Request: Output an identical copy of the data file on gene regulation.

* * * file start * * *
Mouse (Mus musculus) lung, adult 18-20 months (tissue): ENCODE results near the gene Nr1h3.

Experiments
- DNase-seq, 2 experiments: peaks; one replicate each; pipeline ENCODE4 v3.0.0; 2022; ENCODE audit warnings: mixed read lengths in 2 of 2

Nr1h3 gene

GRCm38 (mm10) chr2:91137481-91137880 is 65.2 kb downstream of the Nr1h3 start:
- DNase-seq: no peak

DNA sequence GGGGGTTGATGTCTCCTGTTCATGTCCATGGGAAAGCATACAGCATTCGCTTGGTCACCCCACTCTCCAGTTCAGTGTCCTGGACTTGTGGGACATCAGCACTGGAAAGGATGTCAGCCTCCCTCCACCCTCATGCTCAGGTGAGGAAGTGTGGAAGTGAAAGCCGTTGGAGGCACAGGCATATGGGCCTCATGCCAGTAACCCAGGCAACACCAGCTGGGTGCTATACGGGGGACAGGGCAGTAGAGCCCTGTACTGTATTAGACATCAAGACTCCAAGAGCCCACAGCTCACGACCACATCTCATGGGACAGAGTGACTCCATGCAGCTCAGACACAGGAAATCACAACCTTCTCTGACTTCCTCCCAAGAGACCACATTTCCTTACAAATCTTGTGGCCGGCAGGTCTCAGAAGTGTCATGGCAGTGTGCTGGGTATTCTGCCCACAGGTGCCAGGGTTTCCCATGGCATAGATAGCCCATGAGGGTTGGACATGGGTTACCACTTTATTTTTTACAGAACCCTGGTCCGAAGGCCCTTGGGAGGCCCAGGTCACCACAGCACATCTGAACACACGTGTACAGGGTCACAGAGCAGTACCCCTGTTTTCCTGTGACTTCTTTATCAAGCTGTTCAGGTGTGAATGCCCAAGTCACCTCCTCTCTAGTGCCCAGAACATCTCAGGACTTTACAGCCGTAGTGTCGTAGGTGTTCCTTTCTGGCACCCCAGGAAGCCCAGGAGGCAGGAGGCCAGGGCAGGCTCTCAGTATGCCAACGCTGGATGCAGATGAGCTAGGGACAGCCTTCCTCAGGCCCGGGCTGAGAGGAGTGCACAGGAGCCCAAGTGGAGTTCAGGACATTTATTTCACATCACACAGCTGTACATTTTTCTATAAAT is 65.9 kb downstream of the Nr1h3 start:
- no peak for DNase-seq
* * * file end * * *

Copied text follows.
Mouse (Mus musculus) lung, adult 18-20 months (tissue): ENCODE results near the gene Nr1h3.

Experiments
- DNase-seq, 2 experiments: peaks; one replicate each; pipeline ENCODE4 v3.0.0; 2022; ENCODE audit warnings: mixed read lengths in 2 of 2

Nr1h3 gene

GRCm38 (mm10) chr2:91137481-91137880 is 65.2 kb downstream of the Nr1h3 start:
- DNase-seq: no peak

DNA sequence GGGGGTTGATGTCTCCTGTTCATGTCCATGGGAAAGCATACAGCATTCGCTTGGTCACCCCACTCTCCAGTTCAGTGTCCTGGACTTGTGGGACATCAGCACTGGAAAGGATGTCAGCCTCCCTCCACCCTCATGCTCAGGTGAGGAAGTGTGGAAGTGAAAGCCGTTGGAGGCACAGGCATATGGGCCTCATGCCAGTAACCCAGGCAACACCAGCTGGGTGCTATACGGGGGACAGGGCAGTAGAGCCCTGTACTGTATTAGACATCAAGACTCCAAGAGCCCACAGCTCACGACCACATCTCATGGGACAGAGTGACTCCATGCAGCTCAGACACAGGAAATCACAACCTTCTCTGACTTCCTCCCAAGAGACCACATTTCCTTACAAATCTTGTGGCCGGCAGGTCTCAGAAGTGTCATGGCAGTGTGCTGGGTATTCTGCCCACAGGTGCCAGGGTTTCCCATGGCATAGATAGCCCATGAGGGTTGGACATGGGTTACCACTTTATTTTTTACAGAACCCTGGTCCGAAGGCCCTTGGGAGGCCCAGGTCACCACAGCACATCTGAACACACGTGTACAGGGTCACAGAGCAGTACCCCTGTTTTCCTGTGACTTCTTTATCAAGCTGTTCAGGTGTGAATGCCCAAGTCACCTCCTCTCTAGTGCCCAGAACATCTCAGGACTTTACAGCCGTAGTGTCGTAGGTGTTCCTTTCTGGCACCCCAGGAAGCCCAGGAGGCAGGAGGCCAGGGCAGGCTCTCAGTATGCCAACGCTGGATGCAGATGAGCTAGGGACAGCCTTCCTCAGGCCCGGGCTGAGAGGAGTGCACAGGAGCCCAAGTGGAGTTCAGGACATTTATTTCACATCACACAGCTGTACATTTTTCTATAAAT is 65.9 kb downstream of the Nr1h3 start:
- no peak for DNase-seq